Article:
I purchase on the Internet to save on sales taxes, and to obtain better product selections of the latest technology at lower prices than are generally available at local retailers. However, I do not shop at local merchants and then order online. I can do that much more effectively online while saving gas. Even with the online taxes the local retailers must become more competitive with online retailers to entice customers, otherwise online sales will still continue at the expense of local retailers. An online tax will not be a cure-all for local retailers.
My primary issue with proposed online sales taxes is this: What will the Tennessee General Assembly do with these windfall tax revenues? These tax revenues may be as much as $300 million to $400 million annually.
This new tax revenue should be treated under a zero-sum gain in the annual state budget processes. That is, this additional revenue should offset existing state taxes resulting in no additional tax revenues on the citizens of this great state. One excellent candidate would be the reduction or elimination of sales taxes on groceries. This would be a welcome benefit to all the people, not a select few as a tax holiday provides.
DAVID LACY, Winchester, Tenn.
While reading Lincoln I ran across a quote by Ralph Waldo Emerson regarding the lure of politics.
"Who can wonder for ambitious young men, when the higest bribes of society are at the feet of the successful orator? He has his audience at his devotion. All other frames must hush before his."
GLENN G. BUTLER, Ooltewah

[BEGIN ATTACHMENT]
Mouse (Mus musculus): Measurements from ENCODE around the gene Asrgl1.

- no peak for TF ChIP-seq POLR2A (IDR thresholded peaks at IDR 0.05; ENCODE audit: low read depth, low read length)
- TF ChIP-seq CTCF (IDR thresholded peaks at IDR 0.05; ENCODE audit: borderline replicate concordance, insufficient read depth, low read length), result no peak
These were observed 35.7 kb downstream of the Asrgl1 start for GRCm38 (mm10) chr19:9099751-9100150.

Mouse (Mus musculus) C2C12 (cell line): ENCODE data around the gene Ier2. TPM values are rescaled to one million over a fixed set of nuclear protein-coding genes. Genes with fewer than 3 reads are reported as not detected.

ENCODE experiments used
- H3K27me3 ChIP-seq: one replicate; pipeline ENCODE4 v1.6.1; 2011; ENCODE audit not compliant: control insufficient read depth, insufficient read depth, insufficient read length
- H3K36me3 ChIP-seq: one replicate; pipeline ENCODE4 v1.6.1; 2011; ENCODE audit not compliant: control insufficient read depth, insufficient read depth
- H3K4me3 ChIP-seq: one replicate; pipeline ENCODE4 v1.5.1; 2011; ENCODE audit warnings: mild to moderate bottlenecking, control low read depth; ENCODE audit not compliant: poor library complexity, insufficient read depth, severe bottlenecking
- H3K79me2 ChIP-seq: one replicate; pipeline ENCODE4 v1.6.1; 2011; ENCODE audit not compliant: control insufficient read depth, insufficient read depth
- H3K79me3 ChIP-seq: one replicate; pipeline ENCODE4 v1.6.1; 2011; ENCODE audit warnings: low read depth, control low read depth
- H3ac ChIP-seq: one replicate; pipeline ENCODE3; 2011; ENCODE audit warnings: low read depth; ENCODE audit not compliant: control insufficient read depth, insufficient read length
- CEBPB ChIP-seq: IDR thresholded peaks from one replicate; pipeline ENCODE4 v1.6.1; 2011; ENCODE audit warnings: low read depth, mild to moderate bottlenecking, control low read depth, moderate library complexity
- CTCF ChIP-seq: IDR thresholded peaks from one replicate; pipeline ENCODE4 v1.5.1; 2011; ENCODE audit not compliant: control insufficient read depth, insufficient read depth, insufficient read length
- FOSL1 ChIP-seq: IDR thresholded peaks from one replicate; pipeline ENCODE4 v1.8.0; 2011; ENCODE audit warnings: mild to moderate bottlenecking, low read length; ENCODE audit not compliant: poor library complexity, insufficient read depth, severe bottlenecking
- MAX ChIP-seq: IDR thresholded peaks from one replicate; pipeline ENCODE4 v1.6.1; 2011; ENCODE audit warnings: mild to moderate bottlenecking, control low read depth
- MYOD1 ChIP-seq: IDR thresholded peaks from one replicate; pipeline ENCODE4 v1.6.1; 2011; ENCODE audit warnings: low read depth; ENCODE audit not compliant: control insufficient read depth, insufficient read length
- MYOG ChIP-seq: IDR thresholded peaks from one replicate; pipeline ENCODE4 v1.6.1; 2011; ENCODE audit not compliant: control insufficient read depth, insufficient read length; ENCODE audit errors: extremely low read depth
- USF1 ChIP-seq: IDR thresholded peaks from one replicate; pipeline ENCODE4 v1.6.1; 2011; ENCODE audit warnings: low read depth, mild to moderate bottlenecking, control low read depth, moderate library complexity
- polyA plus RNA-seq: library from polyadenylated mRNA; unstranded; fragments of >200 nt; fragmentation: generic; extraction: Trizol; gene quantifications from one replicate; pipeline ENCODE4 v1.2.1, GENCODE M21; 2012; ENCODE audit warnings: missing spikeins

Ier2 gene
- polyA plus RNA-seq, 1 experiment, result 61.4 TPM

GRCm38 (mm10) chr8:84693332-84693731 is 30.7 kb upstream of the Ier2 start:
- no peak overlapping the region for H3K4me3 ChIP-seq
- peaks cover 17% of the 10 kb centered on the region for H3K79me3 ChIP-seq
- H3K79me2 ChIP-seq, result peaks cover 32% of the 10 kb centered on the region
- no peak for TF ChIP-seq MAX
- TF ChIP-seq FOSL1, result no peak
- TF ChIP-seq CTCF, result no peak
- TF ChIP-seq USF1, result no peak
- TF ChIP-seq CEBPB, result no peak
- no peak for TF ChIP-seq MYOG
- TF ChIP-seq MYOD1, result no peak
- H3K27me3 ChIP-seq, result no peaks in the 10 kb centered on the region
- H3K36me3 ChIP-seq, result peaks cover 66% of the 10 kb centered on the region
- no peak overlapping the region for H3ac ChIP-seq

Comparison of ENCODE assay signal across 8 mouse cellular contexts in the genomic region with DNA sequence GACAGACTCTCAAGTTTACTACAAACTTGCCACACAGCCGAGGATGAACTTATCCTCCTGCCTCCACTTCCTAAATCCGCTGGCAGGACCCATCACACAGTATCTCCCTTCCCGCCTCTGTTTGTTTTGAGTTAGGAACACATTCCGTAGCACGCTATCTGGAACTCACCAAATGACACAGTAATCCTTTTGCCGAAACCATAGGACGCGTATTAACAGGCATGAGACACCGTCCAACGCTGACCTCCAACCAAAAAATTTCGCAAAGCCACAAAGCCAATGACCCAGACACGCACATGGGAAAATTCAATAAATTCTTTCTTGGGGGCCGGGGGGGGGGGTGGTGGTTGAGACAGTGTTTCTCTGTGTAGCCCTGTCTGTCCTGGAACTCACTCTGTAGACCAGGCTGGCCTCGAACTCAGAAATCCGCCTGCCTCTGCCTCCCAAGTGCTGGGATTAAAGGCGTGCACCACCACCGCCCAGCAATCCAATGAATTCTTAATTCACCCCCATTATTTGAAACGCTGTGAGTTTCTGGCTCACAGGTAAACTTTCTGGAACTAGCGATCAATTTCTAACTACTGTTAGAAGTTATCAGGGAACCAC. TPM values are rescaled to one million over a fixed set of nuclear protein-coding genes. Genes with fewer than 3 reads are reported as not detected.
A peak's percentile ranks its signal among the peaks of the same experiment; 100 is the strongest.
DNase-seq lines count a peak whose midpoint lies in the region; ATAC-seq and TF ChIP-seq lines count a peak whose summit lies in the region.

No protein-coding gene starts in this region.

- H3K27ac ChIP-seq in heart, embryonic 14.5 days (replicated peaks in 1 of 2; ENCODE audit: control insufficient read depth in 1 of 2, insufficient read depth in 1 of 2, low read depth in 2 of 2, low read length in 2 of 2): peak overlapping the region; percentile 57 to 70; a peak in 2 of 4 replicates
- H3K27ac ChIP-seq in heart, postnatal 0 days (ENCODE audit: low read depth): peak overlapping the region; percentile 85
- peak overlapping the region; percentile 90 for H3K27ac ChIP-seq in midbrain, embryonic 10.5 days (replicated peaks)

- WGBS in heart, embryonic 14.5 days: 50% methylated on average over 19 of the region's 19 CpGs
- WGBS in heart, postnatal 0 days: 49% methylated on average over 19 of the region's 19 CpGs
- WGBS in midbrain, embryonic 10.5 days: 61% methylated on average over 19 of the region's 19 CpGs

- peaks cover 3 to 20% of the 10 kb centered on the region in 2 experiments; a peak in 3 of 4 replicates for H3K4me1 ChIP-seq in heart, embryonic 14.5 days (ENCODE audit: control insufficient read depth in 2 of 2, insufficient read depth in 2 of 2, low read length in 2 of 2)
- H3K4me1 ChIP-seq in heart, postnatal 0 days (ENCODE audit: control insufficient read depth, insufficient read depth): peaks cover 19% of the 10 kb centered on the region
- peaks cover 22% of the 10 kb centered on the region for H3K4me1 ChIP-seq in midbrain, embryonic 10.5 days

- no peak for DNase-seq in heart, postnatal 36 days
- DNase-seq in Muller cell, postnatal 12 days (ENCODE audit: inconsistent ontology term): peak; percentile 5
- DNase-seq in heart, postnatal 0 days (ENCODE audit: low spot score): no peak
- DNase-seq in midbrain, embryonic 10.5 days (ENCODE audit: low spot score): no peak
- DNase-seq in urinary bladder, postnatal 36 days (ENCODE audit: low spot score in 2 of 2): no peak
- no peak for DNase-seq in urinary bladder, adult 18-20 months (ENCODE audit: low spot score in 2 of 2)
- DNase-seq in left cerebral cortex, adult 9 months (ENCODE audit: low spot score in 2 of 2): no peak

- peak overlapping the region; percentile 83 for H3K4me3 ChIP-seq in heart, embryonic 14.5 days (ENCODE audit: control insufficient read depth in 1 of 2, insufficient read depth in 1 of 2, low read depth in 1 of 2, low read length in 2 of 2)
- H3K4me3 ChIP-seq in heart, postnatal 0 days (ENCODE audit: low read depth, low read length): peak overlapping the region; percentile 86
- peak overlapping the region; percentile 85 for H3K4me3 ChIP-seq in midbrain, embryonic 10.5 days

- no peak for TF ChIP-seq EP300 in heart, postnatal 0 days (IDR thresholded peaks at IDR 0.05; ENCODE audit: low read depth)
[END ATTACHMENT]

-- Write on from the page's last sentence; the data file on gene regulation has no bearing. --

On May 5 you published a letter by a writer implying that in 2008 in Tennessee District 36, Democrat Roger Byrge lost an election to Republican Chad Faulkner because of comments about Byrge's supposed drug arrests posted in Republican Rep. Stacey Campfield's personal blog.
The letter writer was further outraged that Judge John McAfee dismissed Byrge's libel suit against Campfield on First Amendment grounds and judge McAfee's summing up by saying (my words) that politics are rough, and that's the way it is.
Curiously, what did not outrage the letter writer was the fact that Democrats put out an untrue attack ad stating Faulkner, a Knox County sheriff's deputy, had cost the taxpayers $1.2 million as a result of a lawsuit against Faulkner when in fact the lawsuit had been dismissed with no cost to the taxpayers. The Democrats were forced to pull the untrue and when threatened with libel by Republicans.
In trying to help set the record straight about the aforementioned events, I also want to point out what I thought was obvious: Politics are rough, and selective outrage (i.e. indignation when your ox is gored, me included) is the way America always has been and always will be.
JOHN CORBETT, Sewanee, Tenn.